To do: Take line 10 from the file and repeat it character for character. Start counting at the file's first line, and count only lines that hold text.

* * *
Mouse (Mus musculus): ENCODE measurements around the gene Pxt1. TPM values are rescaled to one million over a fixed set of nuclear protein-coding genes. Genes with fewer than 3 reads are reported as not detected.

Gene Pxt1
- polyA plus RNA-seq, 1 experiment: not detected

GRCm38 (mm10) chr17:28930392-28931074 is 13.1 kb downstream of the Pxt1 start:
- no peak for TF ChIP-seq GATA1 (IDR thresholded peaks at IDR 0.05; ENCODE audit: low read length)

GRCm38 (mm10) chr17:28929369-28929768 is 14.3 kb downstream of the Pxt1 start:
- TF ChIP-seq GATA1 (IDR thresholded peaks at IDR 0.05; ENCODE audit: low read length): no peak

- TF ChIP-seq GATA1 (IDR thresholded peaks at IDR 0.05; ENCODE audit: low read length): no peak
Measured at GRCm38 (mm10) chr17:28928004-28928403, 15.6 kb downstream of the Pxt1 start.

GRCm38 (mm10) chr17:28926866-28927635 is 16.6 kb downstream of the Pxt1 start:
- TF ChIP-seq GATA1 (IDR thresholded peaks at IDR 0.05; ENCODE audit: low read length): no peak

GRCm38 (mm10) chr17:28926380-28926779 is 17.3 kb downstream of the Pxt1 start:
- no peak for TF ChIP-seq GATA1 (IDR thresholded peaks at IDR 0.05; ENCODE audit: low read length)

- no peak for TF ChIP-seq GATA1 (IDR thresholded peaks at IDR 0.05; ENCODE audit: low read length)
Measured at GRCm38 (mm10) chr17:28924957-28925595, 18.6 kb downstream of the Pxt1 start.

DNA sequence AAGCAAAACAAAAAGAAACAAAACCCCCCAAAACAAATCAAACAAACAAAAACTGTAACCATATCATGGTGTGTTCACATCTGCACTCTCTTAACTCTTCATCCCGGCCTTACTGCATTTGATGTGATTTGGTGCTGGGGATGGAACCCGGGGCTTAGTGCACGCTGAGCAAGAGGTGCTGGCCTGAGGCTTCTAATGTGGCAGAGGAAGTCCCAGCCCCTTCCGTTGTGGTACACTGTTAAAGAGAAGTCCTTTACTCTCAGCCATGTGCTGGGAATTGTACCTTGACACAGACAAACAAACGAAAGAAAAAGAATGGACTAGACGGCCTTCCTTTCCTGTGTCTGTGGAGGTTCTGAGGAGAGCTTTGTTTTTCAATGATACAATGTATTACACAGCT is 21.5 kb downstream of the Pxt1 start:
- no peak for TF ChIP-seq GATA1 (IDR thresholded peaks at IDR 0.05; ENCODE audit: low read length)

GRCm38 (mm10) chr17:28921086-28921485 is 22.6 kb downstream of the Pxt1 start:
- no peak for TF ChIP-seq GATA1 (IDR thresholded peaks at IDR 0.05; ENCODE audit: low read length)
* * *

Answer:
GRCm38 (mm10) chr17:28926866-28927635 is 16.6 kb downstream of the Pxt1 start: